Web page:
De veritate EN 135



If we take virtue in its proper sense, formless faith is not a virtue. The reason for this is that virtue, properly speaking, is a habit capable of eliciting a perfect act. However, when an act depends on two powers, it cannot be said to be perfect unless the perfection is found in both powers. This is evident in the moral as well as the intellectual virtues. For knowledge of conclusions requires two things: an understanding of principles, and reasoning, which draws the conclusions from the principles. Therefore, whether one is mistaken or has doubts about principles, or whether there is some defect in his reasoning, or he does not grasp the force of the reasoning, in all these cases he will not know the conclusions perfectly. Consequently, he will not have scientific knowledge, which is an intellectual virtue. Similarly, the proper act of the concupiscible power depends on reason and the concupiscible power. Hence, if reason is not perfected by prudence, no matter what inclination to the good is in the concupiscible power, it cannot have its perfect act. For this reason there can be neither temperance nor any other moral virtue without prudence, as is said in the Ethics.

Since, therefore, the act of believing depends on the understanding and the will, as is clear from what has been said, such an act cannot be perfect unless the will is made perfect by charity and the understanding by faith. Thus, formless faith cannot be a virtue.

Answers to Difficulties:

1. Something can be accidental to a thing in so far as its natural constitution is concerned and essential to it will reference to its morality, that is, in so far as it is a virtue or a vice. Such a relation exists between eating and its due end or any other proper circumstance. Similarly, that which faith receives from charity is accidental to faith in its natural constitution, but essential to it will reference to its morality. Therefore, through charity it is put in the genus of virtue.

2. Vice is opposed not only to perfect virtue, but also to that which is imperfect among the virtues. Thus, intemperance is contrary to the natural aptitude for good which is in the appetite. And, so, unbelief is opposed to formless faith.

3. We concede the third difficulty.

4. Formless faith does not bring the understanding to a perfection sufficient for virtue, as is clear from what has been said.

5. The philosophers do not consider virtues as the principles of meritorious acts. Therefore, habits not formed by charity can be virtues for them, though not for the theologian.

6. Augustine takes virtue in the broad meaning of all habits which give the perfection needed for praiseworthy acts. W can also say that Augustine did not mean that habits existing without grace should be called virtues, but that, although some habits, which are virtues when grace is present, remain after grace leaves, it does not follow that they are then virtues.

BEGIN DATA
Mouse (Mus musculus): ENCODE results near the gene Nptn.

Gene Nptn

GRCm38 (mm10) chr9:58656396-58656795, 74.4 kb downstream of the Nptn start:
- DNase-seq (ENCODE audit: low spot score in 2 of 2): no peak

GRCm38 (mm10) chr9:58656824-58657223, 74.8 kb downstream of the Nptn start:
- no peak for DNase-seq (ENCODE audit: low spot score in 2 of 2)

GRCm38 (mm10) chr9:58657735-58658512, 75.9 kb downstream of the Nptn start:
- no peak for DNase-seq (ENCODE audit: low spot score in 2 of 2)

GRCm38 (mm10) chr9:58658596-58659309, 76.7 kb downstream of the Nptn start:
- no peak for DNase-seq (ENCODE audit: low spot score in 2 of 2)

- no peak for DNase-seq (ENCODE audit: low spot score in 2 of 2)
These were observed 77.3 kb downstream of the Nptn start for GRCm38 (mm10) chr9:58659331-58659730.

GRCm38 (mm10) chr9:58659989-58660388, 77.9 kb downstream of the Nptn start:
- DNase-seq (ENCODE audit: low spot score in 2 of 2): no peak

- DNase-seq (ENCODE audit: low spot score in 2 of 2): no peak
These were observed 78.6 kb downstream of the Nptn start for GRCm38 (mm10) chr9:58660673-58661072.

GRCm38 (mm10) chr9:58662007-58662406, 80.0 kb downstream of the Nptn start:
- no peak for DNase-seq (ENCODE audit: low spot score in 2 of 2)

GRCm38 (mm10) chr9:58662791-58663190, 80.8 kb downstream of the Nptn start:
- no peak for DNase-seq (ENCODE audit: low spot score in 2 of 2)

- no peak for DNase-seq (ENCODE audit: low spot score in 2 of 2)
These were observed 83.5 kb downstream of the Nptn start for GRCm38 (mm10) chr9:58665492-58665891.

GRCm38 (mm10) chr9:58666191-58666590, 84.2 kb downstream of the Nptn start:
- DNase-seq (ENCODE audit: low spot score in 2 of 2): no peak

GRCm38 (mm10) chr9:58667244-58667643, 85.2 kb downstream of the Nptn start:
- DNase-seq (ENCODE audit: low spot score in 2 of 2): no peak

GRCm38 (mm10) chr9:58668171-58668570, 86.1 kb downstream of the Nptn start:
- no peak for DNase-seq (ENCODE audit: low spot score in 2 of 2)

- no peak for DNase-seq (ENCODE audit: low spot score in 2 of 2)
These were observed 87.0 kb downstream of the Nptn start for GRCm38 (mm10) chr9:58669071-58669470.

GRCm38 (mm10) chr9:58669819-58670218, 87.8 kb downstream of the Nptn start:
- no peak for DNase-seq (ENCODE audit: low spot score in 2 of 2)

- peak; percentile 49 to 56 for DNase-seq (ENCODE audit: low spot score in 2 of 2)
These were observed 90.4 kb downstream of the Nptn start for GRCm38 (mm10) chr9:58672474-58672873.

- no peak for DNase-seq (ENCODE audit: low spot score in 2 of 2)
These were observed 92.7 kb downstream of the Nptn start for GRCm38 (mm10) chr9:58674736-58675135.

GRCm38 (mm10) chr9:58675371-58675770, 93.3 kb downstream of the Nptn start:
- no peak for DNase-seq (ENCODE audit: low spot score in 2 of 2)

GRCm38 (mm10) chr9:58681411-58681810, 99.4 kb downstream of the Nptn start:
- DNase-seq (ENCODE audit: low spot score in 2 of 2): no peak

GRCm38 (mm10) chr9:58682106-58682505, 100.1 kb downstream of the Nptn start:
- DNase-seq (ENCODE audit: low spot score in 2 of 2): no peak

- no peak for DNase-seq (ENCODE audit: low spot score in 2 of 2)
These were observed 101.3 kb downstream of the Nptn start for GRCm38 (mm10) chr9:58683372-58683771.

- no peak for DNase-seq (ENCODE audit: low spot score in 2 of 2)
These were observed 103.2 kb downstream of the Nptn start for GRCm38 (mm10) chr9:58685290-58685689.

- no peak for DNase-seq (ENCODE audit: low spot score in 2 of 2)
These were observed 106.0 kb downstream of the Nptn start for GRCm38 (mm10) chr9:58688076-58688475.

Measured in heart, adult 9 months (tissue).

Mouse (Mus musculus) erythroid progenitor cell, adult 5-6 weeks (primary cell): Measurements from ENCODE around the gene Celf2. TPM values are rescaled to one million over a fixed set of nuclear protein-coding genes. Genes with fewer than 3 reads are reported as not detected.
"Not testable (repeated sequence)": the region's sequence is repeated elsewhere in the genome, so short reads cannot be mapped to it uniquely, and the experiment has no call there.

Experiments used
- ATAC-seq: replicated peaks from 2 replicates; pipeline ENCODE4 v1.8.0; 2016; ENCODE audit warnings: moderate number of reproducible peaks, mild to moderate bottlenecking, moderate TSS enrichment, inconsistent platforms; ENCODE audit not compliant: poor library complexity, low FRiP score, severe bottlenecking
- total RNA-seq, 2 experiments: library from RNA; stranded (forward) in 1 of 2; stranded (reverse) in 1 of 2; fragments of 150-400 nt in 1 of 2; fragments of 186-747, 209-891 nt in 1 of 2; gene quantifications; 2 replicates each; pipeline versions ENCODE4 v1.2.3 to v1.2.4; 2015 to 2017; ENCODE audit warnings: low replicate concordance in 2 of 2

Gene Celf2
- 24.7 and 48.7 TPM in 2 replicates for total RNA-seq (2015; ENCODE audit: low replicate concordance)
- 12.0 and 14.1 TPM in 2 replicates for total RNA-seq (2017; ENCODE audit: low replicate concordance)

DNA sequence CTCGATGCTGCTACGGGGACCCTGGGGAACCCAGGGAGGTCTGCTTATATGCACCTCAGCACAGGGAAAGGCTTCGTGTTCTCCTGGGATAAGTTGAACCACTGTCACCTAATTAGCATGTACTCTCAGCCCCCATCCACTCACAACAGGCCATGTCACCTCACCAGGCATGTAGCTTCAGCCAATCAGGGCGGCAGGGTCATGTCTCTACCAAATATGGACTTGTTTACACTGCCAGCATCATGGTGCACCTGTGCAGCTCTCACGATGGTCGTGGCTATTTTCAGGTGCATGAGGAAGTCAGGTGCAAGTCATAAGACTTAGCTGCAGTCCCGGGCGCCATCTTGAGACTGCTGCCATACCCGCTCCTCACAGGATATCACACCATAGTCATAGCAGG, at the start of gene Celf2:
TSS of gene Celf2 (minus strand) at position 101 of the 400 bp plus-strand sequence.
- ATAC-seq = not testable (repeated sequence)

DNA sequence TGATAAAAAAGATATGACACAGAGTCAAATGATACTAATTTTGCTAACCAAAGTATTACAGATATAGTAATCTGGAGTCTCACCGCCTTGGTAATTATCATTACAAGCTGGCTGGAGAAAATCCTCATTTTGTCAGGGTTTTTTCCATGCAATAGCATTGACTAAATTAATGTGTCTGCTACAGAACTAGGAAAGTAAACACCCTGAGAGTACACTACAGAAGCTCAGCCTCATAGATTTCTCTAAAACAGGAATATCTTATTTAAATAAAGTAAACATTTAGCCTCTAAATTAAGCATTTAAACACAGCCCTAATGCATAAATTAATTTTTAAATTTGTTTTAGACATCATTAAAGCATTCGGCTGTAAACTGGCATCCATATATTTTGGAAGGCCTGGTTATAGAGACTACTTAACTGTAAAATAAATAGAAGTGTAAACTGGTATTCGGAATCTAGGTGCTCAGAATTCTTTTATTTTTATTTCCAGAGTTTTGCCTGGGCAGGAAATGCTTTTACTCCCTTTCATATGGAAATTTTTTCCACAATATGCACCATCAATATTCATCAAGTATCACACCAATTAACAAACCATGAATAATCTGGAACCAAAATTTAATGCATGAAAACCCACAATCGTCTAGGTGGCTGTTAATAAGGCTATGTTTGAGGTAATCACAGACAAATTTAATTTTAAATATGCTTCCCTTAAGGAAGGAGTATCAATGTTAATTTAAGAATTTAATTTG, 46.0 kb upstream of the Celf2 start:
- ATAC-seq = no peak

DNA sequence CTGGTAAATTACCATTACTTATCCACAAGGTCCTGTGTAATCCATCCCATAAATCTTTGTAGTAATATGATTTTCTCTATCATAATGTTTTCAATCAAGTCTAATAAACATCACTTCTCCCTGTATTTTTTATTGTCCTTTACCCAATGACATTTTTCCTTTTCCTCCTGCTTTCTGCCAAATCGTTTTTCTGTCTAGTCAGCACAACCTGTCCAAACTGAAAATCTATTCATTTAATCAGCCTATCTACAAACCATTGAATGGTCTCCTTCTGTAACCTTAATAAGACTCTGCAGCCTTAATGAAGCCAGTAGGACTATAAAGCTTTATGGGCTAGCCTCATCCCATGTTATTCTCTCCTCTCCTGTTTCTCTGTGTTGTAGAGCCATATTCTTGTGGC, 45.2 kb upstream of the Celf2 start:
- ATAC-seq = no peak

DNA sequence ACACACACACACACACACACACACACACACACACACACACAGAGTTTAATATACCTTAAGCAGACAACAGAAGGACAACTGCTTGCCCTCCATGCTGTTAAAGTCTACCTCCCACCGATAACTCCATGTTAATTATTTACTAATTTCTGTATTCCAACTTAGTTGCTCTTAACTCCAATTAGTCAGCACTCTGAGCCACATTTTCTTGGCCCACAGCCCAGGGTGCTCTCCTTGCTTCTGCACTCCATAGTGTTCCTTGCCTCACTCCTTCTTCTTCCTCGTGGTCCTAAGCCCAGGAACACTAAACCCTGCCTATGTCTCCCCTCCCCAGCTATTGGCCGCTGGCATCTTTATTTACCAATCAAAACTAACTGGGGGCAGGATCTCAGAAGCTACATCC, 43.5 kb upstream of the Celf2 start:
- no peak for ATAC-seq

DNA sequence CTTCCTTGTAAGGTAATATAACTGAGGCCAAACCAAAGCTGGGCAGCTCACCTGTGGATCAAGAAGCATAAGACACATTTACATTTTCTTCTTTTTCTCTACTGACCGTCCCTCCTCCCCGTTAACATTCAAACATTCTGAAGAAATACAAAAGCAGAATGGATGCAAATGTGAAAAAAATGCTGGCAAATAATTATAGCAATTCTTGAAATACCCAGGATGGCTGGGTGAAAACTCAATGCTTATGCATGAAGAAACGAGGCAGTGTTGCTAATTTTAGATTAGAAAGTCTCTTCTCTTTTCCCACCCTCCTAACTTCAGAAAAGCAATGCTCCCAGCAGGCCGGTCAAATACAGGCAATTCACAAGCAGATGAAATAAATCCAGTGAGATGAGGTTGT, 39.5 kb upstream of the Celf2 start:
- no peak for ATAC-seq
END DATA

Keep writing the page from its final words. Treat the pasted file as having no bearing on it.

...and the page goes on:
Parallel readings: III Sentences 23, 3, 4, Sol. 1, sol. Ad Rom., C. 1, lectura 6; Summa Theol., 11ó11, 4, 4.


It seems that it is not, for

1. When grace comes, it has as much influence on one who believes as on one who does not believe. But, when the unbeliever is converted, the habit of faith is infused in him together will grace. Therefore, there is a similar infusion in the believer [ is, when he is reinstated in grace]; hence, the habit of formed faith is different from the habit of formless faith.

2. Formless faith is the principle of servile fear. But formed faith is the principle of holy or initial fear. But, when holy or filial fear arrives, servile fear is driven out. Therefore, also, when formed faith comes, formless faith is driven out. So, it is not the same habit for both.

3. As Boethius says, accidents can cease to exist, but they can in no will undergo alteration. But the habit of formless faith is an accident. Therefore, it cannot undergo alteration so that it becomes itself the formed habit.

4. When life comes, what is dead leaves. But formless faith, which is "without works is dead," as is said in James (2:26). Therefore, when charity, which is the principle of life, comes, formless faith is re moved, and, so, does not become formed.

5. One thing does not result from two accidents. But formless faith is an accident. Therefore, it cannot unite will charity to make one thing, as would seem to be necessary if formless faith itself became formed.

6. Any things which differ generically also differ specifically and numerically. But formless faith and formed faith differ generically, since one is a virtue and the other is not. Therefore, they also differ specifically and numerically.

7. Habits are distinguished according to their acts. But formless faith and formed faith have different acts: to tend toward God by faith, to believe on Godís word, or in God. Therefore, they are different habits.

8. Different habits are lost by different vices, since each is lost be cause of its opposite, and each thing has only one opposite. But formed faith is lost through the sin of fornication, but formless faith is not, for it is lost only through the sin of unbelief. Therefore, formed and formless faith are different habits.